By Brooke Kuei
Scientists have been using electrons to probe the structure of materials for decades. In recent years, researchers have manipulated electron beams to become small enough to study materials at the scale of individual atoms – and to pulse fast enough to capture subtle atomic movements.
However, it has been difficult to generate a beam that is both small and fast.
In a collaboration between Berkeley Lab researchers in the Accelerator Technology and Applied Physics Division (ATAP) and the Molecular Foundry, scientists have created a new kind of electron source that has the potential to overcome this hurdle.
The work, which was published Nov. 25, 2019, in Physical Review Applied, demonstrates the potential for a source made from a bullseye plasmonic lens that fires electrons as quickly as existing ultrafast electron beams but with a beam size that is hundreds of times smaller.
“This research is the first part of a more complex and intriguing instrument that I’m thinking about, which will allow us to create ultrafast bursts of electrons emitted from a very small and confined space,” said Daniele Filippetto, a staff scientist at Berkeley Lab’s Accelerator Technology and Applied Physics Division and corresponding author of the study. Such ‘ultrafast’ bursts are quicker than the fastest chemical reaction ever studied.
“This is very limiting, because it means your sample has to look the same over this entire field of view,” said Andrew Minor, director of the National Center for Electron Microscopy, a facility within the Molecular Foundry, and professor at UC Berkeley. “This works well for materials like graphene sheets that look the same everywhere, but we need a much smaller beam to look at things like individual nanowires and nanoparticles.” In materials with multiple components, this large beam size also prevents scientists from looking at the interfaces between different materials.
The electron source developed in this study is a gold surface with concentric circular grooves arranged in a bullseye pattern. When a laser hits the gold, the laser transfers energy to surface plasmons – electrons on the surface of the gold that move collectively – and the grooves cause them to ripple inward and outward. When the waves simultaneously hit the center of the bullseye, a small but intense beam of electrons is fired out from the center.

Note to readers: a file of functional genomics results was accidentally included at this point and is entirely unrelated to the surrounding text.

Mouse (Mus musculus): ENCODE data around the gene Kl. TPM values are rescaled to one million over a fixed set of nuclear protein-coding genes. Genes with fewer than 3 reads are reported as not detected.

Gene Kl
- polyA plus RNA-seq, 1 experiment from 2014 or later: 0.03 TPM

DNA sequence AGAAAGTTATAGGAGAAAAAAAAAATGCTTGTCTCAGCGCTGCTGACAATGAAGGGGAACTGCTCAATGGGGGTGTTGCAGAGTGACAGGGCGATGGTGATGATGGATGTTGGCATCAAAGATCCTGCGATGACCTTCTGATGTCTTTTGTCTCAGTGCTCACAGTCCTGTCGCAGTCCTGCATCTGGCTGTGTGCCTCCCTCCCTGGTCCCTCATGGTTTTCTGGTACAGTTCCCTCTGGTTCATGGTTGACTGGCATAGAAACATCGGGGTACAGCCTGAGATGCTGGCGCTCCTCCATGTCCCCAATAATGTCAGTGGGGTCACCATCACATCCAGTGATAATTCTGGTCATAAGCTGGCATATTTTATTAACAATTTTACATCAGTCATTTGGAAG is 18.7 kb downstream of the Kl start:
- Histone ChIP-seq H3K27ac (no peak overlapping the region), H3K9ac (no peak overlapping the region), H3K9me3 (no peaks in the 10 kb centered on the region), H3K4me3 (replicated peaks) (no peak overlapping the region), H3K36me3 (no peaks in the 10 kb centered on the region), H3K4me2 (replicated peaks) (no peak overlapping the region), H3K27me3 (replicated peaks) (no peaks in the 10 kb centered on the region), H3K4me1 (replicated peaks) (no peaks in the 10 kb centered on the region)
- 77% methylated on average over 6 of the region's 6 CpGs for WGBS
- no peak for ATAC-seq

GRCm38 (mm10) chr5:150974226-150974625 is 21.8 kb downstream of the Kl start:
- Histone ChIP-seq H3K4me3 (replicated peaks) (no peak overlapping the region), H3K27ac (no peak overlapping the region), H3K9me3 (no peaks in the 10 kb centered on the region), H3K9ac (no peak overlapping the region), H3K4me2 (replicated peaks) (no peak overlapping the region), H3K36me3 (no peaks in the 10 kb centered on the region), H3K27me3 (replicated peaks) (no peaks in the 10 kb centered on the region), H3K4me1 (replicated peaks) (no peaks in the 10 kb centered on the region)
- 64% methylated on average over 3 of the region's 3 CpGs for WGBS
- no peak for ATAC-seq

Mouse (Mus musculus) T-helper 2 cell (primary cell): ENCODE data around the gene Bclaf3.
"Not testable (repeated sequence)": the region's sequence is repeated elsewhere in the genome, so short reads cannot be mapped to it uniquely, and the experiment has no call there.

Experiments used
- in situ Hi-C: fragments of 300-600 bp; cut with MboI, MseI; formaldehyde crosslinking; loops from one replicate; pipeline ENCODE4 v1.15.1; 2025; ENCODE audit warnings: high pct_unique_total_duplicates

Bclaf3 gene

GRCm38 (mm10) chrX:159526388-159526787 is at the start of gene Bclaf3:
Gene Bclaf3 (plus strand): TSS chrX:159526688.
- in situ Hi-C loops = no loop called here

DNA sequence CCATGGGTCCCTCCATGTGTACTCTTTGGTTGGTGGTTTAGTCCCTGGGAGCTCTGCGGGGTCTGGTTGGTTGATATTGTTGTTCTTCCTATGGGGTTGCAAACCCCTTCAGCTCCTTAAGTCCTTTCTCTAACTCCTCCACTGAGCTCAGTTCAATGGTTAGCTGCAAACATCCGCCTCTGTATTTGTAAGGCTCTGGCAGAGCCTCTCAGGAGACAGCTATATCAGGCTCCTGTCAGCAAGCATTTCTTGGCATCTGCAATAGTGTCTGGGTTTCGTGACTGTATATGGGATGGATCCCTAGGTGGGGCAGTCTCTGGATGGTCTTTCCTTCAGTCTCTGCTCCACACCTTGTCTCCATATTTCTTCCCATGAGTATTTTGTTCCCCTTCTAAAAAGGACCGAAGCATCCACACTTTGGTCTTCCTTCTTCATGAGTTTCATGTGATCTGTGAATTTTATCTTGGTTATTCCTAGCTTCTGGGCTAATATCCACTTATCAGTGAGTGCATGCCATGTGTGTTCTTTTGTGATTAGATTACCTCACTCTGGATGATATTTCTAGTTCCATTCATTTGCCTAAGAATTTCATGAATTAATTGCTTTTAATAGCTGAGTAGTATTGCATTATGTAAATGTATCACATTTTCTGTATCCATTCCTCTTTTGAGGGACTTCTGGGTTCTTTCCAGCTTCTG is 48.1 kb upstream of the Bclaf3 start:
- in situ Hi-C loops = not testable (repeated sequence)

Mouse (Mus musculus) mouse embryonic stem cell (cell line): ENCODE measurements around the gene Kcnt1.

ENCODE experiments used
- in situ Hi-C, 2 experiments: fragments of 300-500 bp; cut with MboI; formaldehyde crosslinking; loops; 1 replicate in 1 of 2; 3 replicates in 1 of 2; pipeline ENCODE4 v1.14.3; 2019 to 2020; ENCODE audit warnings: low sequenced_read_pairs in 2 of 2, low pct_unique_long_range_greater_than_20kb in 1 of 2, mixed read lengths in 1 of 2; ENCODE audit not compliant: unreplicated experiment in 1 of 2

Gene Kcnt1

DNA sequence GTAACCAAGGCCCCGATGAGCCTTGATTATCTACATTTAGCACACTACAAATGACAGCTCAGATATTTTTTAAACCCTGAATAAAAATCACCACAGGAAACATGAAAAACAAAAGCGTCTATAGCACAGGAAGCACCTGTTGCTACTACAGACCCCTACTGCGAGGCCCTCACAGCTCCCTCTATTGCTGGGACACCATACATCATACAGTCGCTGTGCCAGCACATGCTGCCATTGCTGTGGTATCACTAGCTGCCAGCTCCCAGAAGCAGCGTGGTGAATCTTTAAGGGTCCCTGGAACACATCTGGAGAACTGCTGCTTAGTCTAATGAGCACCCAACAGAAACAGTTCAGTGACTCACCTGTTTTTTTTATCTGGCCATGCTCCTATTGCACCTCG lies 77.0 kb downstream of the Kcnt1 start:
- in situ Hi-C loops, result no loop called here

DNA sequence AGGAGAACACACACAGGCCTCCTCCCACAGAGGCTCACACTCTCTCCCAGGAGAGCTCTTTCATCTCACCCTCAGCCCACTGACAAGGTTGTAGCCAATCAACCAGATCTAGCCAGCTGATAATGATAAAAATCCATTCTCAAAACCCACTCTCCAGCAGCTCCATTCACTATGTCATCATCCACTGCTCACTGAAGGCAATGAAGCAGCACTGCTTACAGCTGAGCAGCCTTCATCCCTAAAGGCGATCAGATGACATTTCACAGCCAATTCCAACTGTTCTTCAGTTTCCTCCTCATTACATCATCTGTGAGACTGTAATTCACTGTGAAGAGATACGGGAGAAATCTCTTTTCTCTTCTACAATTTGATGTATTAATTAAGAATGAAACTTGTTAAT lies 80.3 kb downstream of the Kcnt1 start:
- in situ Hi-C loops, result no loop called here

The problem with more conventional ultrafast electron sources is that the size of the beam when it hits the sample is approximately the width of a human hair, which is enormous compared to the nano-scale structures studied at the Molecular Foundry.
“It’s like when you throw a stone into a lake,” explained Filippetto. “You see these waves, but a few seconds after you throw that stone, you see a peak of water coming out where you have interference of the waves.”
The response time of the source is less than 10 femtoseconds (the time it takes for light to travel 3 micrometers), while its size is approximately 100 nanometers (approximately the width of a cell membrane).
For the emitted beam to be as bright as possible, the surface has to be extremely flat. In this case, an atomically flat surface was made using a new nanofabrication technique developed at the Molecular Foundry.
“A couple of years ago, we developed a method to make very smooth surfaces of gold with a peel-off process,” explained Stefano Cabrini, director of the Nanofabrication Facility at the Molecular Foundry. “So we’re able to put a pattern on silicon, deposit the gold onto the silicon, and then peel off the gold. We used this process on the bullseye and it worked.”
Although the electron source is designed to shoot out electrons when it is hit with light, its ability to do so was tested using the inverse technique: By shining electrons onto the source, the researchers were able to confirm its promising plasmonic behavior by measuring how light came out of it.
The key to the success of this project was the collaboration between different facilities within Berkeley Lab, Filippetto noted.
“Real breakthroughs come when you’re working at the boundaries between different disciplines,” he said. “This project wouldn’t have been possible without the Molecular Foundry. We have a very good collaboration between a group of people who understand each other, and we all put our best efforts forward. We’re seeing the results now.”
The possibility of an ultrafast, tiny electron beam opens up the doors for understanding chemical reactions and structural changes at molecular length scales, particularly for materials that do not look the same over a large area – such as nanoparticles – or for interfaces between different materials.
Moving forward, the team is working on improving the electron source with an improved design. The team also plans to measure electron yield and brightness in a test system, with the final goal of using the source as electron emitter in the HiRES beamline, an ultrafast electron scattering beamline at the Advanced Light Source.
Other directions include designs of nanostructure arrays for emission of large electron currents, exploring the temporal response of the structure to push to sub-femtosecond resolution, and plasmonic-based electron acceleration.
The Molecular Foundry is a DOE Office of Science User Facility.